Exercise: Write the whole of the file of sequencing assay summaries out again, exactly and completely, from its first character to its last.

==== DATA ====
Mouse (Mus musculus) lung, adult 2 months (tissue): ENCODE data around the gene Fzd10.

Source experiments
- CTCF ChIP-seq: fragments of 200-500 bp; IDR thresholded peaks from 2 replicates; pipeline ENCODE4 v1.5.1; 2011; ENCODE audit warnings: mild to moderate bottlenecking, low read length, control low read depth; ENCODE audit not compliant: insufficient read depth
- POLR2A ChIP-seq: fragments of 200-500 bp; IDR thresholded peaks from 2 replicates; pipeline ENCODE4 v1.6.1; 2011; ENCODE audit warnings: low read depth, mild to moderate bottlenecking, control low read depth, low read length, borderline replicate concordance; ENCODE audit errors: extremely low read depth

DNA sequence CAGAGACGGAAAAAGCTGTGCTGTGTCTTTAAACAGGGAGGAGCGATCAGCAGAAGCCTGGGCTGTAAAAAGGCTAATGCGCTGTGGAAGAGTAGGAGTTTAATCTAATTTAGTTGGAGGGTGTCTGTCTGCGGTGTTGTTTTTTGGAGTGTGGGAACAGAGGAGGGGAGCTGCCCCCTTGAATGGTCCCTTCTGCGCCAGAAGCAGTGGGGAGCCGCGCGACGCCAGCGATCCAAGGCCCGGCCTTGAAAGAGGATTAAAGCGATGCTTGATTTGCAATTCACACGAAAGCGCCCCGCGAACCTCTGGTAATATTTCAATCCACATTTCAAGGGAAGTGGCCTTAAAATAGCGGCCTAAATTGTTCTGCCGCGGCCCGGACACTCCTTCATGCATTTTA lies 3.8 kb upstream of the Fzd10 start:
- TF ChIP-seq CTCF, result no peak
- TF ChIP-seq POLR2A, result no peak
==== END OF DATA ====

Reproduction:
Mouse (Mus musculus) lung, adult 2 months (tissue): ENCODE data around the gene Fzd10.

Source experiments
- CTCF ChIP-seq: fragments of 200-500 bp; IDR thresholded peaks from 2 replicates; pipeline ENCODE4 v1.5.1; 2011; ENCODE audit warnings: mild to moderate bottlenecking, low read length, control low read depth; ENCODE audit not compliant: insufficient read depth
- POLR2A ChIP-seq: fragments of 200-500 bp; IDR thresholded peaks from 2 replicates; pipeline ENCODE4 v1.6.1; 2011; ENCODE audit warnings: low read depth, mild to moderate bottlenecking, control low read depth, low read length, borderline replicate concordance; ENCODE audit errors: extremely low read depth

DNA sequence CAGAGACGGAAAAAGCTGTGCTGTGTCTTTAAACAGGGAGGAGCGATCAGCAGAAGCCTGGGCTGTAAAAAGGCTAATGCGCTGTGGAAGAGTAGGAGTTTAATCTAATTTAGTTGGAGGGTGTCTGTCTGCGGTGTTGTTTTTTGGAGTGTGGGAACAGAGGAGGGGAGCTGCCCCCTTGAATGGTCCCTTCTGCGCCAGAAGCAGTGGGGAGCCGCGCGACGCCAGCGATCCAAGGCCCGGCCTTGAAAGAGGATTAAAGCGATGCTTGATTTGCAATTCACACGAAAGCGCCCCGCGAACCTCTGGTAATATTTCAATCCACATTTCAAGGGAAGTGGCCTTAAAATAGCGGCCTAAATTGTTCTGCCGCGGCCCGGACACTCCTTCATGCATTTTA lies 3.8 kb upstream of the Fzd10 start:
- TF ChIP-seq CTCF, result no peak
- TF ChIP-seq POLR2A, result no peak